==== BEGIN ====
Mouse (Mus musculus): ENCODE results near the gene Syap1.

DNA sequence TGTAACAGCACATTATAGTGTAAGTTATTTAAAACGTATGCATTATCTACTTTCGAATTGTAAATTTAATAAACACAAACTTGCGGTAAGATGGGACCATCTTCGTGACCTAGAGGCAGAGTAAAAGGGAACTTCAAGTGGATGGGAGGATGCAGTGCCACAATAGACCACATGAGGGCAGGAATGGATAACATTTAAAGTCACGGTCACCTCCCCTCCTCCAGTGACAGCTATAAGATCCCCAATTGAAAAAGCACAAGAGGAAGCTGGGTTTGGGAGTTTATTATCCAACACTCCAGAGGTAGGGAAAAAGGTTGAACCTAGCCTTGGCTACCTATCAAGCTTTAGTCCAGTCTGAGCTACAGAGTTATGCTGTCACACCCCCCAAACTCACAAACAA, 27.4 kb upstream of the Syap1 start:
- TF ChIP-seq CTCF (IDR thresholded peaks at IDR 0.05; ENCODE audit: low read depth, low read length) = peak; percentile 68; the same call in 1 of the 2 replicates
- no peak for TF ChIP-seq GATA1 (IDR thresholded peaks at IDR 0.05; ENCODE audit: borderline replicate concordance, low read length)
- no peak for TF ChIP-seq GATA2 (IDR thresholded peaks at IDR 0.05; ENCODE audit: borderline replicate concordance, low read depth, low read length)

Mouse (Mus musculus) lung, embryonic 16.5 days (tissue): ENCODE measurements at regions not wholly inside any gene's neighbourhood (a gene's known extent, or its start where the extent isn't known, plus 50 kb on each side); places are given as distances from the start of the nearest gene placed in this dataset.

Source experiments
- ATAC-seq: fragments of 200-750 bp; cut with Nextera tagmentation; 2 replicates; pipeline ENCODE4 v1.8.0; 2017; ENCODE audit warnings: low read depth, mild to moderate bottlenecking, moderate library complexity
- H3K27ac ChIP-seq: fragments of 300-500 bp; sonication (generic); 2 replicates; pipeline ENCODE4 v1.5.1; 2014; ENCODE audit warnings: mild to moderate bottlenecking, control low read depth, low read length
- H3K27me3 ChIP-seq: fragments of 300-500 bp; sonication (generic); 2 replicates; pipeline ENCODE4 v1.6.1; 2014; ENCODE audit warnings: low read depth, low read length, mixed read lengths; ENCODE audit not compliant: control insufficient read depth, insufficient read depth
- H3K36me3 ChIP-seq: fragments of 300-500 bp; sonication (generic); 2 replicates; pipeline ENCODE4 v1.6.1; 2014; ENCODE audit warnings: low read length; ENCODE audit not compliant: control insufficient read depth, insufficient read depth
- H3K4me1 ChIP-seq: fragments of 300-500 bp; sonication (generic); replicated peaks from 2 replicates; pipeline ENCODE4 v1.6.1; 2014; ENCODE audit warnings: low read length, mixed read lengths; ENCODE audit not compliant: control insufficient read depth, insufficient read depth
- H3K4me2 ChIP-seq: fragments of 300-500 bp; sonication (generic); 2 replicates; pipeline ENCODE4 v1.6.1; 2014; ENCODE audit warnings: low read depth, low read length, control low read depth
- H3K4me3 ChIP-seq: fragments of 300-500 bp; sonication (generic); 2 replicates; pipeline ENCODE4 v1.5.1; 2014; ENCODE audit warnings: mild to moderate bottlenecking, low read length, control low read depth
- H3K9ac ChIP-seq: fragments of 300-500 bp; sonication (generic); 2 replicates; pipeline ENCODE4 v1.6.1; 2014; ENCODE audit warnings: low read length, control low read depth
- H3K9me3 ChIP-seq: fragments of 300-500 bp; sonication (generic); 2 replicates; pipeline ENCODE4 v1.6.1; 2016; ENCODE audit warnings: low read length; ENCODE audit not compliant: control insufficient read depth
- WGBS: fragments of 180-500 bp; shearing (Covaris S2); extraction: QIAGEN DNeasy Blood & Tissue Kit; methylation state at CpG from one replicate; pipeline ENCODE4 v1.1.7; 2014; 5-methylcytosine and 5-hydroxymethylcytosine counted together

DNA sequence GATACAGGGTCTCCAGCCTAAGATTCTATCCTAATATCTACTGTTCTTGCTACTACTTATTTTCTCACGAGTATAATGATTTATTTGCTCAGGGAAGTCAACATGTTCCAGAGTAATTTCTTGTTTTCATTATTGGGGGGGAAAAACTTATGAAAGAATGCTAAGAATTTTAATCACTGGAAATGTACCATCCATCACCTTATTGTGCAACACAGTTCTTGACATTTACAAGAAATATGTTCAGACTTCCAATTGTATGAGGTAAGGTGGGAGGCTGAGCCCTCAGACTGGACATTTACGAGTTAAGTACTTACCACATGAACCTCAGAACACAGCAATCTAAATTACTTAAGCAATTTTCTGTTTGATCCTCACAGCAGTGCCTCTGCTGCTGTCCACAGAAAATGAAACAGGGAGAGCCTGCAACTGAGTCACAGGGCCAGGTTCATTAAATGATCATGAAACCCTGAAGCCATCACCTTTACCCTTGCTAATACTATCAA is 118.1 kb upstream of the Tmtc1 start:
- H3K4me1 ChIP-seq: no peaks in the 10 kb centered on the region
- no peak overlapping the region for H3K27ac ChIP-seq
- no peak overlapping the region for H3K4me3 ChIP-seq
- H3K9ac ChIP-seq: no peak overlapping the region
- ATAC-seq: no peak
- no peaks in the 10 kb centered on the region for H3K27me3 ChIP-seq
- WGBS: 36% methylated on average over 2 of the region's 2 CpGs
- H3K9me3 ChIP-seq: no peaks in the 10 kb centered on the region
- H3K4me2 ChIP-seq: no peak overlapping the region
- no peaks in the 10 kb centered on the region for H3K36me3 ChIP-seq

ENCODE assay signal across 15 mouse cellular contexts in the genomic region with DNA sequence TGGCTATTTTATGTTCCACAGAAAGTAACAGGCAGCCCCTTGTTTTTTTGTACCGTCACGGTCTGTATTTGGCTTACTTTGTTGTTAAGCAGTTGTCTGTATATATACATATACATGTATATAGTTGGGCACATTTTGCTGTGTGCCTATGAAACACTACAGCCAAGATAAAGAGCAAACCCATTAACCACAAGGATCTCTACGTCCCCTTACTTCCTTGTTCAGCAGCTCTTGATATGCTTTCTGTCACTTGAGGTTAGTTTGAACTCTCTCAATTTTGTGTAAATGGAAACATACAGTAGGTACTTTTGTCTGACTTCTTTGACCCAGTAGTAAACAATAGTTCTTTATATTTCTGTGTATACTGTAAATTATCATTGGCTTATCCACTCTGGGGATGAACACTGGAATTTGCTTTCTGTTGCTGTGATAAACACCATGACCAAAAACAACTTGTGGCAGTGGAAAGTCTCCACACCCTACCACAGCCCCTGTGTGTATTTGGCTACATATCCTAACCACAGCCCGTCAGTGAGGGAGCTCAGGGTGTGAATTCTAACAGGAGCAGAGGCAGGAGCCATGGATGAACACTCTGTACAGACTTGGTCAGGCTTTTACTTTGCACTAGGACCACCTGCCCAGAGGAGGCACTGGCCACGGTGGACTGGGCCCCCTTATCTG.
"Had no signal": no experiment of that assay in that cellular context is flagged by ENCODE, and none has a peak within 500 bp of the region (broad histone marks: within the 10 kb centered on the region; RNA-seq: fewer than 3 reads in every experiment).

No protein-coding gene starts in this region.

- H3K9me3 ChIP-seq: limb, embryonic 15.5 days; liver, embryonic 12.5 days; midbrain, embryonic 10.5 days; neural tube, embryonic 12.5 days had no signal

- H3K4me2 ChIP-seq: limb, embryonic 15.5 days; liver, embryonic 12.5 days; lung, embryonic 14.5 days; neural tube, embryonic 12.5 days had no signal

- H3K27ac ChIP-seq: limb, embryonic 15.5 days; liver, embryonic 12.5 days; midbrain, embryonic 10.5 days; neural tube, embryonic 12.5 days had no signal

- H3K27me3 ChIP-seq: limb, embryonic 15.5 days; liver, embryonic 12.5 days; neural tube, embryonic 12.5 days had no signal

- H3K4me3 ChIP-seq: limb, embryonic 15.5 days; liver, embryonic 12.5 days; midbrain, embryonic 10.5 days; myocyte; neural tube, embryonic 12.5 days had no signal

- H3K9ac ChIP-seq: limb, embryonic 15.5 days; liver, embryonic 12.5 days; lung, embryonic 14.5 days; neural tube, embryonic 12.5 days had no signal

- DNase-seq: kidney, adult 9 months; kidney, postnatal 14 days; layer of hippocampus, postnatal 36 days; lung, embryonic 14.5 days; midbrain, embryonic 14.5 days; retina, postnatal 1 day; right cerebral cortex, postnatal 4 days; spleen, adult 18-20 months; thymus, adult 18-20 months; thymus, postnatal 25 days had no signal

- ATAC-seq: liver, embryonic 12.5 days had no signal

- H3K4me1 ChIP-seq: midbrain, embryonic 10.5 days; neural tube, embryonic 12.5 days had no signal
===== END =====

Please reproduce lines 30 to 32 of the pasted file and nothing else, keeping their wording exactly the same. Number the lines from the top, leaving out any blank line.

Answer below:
"Had no signal": no experiment of that assay in that cellular context is flagged by ENCODE, and none has a peak within 500 bp of the region (broad histone marks: within the 10 kb centered on the region; RNA-seq: fewer than 3 reads in every experiment).

No protein-coding gene starts in this region.

- H3K9me3 ChIP-seq: limb, embryonic 15.5 days; liver, embryonic 12.5 days; midbrain, embryonic 10.5 days; neural tube, embryonic 12.5 days had no signal